I believe that the Columbia paper is mistaken in two respects. Firstly, they only measure self-reported attraction, not biological markers. And secondly, they used the wrong model of how genetics work. I don't blame for that though, as the paper was written in 2001 and we have learned a lot about genomics in the last decade.

Firstly, let's dispense with the self-reporting. We've known since the Kinsey Study that as much as 10% of the population may engage in homosexual activity at least once during their adult years. Sexuality isn't an on/off switch between gay and straight; there's a range between the two, with individuals reporting a varying degree of bisexuality. It makes perfect sense that if a person is biologically bisexual (but not strongly so, maybe a 1 or 2 on the Kinsey Scale) that culture or socialization can influence whether they explore those feelings. That would explain entirely how birth order could affect self-reported feelings of attraction.

As for the genetic model, we have learned in the last decade that the old Mendel model of discrete genes is false. Craig Venter (who won the Human Genome Project prize by sequencing his own DNA, along with several others) had this to say about his own genetics:
"I found out that I have a high probability of having blue eyes," the blue-eyed Venter said in a telephone interview.

"You can't even tell with 100 percent accuracy if I would have blue eyes, looking at my genetic code," he laughed. "We all thought that would be simple."
Craig Venter was born with blue eyes. They never changed to any other color at any point during his life. Culture and socialization had nothing to do with it, any more than it did the shape of his nose. But his DNA doesn't say for certain his eyes would be blue either, only that it was a probability. And this is the difference between genotype and phenotype.

Your DNA is your genotype. It says what's probable, but doesn't lock in hard-coded certainties in all respects. All it does it set the beginning state of an incredibly complex and self-organizing dance of molecules that turns two sex cells into a zygote and eventually a baby. But this process is not a fancy clock following set steps, it's a big messy chemistry bath subject to hormonal signals, uterine environment, and pure random chance.

By the time you're born though, the roulette wheels have all stopped spinning. Your cerebral lobes are either symmetrical, or not. Your index and ring fingers are either the same length, or not. There's no going back, and there's no socialization that will change them. To borrow an analogy from quantum physics, DNA is the quantum state of probability that existed before your conception, and your phenotype is the observed result - and thereafter fixed. The only thing society can do is encourage or discourage you from acting on your phenotype's existing and hard-coded predisposition to various behaviors.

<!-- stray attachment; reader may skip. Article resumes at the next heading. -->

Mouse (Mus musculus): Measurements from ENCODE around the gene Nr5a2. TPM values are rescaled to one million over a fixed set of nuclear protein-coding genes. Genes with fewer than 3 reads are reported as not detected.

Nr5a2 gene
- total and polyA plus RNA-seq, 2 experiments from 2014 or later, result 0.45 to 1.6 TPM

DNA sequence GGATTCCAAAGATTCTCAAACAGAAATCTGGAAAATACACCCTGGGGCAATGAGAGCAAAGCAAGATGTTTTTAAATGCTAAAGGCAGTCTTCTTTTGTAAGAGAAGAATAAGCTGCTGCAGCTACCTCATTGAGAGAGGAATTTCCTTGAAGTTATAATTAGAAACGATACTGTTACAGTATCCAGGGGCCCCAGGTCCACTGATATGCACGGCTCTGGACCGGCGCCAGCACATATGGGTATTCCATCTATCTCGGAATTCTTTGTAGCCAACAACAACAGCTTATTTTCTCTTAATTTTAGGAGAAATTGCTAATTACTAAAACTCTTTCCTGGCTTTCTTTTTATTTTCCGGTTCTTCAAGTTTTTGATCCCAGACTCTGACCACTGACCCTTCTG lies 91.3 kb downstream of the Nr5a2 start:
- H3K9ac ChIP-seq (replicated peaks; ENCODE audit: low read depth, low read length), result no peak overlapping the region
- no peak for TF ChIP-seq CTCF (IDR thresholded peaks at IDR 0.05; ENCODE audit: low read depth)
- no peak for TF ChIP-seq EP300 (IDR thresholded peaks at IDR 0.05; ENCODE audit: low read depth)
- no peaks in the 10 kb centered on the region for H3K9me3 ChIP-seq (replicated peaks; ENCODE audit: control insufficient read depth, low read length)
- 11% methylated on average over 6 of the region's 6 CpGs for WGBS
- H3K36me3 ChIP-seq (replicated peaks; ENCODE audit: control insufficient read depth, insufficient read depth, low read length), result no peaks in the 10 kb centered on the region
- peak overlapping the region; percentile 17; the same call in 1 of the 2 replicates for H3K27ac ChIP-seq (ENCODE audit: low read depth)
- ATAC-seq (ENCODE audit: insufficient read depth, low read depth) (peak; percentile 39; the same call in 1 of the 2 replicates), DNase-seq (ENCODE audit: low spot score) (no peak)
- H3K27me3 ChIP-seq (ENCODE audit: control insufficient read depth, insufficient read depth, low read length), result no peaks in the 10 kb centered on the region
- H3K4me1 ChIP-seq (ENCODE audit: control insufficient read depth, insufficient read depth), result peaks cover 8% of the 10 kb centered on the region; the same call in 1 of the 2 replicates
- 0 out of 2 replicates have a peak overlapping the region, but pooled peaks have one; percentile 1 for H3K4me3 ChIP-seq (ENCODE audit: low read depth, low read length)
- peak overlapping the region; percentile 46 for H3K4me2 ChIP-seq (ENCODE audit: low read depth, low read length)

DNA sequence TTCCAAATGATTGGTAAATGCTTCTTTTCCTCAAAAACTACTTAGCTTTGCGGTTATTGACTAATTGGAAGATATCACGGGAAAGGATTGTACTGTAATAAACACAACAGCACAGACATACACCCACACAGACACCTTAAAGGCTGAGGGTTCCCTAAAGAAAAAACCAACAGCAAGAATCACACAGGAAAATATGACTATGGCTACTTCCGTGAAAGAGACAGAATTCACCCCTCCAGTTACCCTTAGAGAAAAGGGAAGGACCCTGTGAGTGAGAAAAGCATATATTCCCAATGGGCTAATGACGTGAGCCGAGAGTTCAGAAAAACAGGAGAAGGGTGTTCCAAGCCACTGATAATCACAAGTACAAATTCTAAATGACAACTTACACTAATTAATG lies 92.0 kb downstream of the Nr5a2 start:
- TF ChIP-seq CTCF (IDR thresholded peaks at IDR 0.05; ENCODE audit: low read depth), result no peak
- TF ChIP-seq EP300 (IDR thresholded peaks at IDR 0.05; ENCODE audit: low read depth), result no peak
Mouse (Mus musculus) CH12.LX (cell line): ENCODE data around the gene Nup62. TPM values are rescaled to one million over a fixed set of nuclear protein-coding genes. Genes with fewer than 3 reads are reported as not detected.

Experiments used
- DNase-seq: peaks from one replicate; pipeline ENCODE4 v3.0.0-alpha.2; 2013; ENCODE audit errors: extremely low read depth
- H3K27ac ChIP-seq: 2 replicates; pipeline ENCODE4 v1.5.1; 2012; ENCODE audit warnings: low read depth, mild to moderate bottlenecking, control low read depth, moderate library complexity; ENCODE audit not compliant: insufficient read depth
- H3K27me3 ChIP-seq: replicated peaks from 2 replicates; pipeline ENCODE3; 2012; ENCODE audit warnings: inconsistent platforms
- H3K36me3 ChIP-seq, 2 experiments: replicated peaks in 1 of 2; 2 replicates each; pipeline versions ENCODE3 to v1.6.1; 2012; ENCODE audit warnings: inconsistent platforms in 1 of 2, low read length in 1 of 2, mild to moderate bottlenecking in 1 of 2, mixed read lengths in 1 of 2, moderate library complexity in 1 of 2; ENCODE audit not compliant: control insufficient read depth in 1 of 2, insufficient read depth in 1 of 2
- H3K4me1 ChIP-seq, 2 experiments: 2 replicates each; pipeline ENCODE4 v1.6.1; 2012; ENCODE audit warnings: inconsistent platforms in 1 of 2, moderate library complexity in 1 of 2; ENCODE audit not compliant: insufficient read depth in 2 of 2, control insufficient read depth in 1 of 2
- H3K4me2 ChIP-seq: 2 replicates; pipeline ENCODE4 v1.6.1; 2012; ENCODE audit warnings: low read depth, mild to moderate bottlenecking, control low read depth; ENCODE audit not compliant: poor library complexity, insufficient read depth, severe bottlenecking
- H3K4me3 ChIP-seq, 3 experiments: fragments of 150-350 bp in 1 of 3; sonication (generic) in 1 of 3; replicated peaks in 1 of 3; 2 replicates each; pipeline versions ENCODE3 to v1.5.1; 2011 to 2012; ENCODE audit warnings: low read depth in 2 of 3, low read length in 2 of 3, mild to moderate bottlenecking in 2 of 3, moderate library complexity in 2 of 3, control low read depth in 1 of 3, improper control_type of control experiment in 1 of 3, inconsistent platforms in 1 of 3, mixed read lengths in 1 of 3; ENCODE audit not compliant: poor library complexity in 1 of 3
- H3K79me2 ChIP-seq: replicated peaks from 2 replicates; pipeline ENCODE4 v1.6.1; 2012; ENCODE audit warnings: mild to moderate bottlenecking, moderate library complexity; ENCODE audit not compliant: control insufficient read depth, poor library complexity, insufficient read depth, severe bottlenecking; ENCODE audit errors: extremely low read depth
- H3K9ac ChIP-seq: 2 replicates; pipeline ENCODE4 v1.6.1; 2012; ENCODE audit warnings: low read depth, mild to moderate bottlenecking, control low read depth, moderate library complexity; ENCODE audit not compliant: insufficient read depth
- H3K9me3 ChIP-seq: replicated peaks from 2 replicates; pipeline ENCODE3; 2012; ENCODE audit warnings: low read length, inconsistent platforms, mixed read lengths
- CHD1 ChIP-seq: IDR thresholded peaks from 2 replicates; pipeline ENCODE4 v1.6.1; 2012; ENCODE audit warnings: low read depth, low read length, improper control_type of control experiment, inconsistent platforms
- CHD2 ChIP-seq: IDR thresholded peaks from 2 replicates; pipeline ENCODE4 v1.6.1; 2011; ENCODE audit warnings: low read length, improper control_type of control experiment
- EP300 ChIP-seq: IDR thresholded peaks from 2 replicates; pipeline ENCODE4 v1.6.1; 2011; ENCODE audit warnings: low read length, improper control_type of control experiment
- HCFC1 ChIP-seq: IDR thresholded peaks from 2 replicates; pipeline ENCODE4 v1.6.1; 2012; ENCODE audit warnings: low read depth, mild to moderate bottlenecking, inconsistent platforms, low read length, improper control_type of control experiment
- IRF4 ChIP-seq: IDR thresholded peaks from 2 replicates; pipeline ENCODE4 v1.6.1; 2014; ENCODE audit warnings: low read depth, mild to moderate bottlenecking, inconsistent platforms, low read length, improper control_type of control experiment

Sidebar: What about the Greeks?

This section is primarily editorial in nature, and isn't based on much science (collecting firm data from 2,500 years ago just isn't possible). It addresses the point some people raise about how some societies (such as the Ancient Greeks) saw widespread homosexual activity, far greater than the 10% of the population found by the Kinsey Study to be at least partially bisexual. The argument here is that culture can in fact create homosexual attraction, despite everything I said above. I mean, haven't you read The Symposium by Plato?

Yes, I have. And I don't find Plato to be a trustworthy narrator. Rather than high-minded ideals of love and attraction, I'm reminded more of American prisons and NAMBLA apologists.

Among gays, there is a distribution of individuals who prefer top, bottom, and versatile positions during sex. There's no scientific consensus on what exactly the distribution is, or how culture may effect it, but the existence of these preferences are beyond dispute. I would call them "common knowledge" among the gay community, and I believe my gay friends when they tell me they have such preferences.

No such distribution is observed in the Ancient Greek tradition of paiderasteia. The older male is always the top, and the younger male always the bottom. If these were actual homosexual relationships the reverse would be true at least half the time. The practice of paiderasteia (both in Ancient Greece and in primitive tribes in Papa New Guinea, who have been studied by modern sociologists) is only consistent in my mind with institutionalized sexual abuse. The young men studied in primitive tribes show biological markers of abuse too, even where their culture say it's "Okay" for older men to do those things. They show stress markers, and are not engaging in the practice joyfully. If we had a time machine, I'd bet $1,000 we'd find the same among the Ancient Greeks.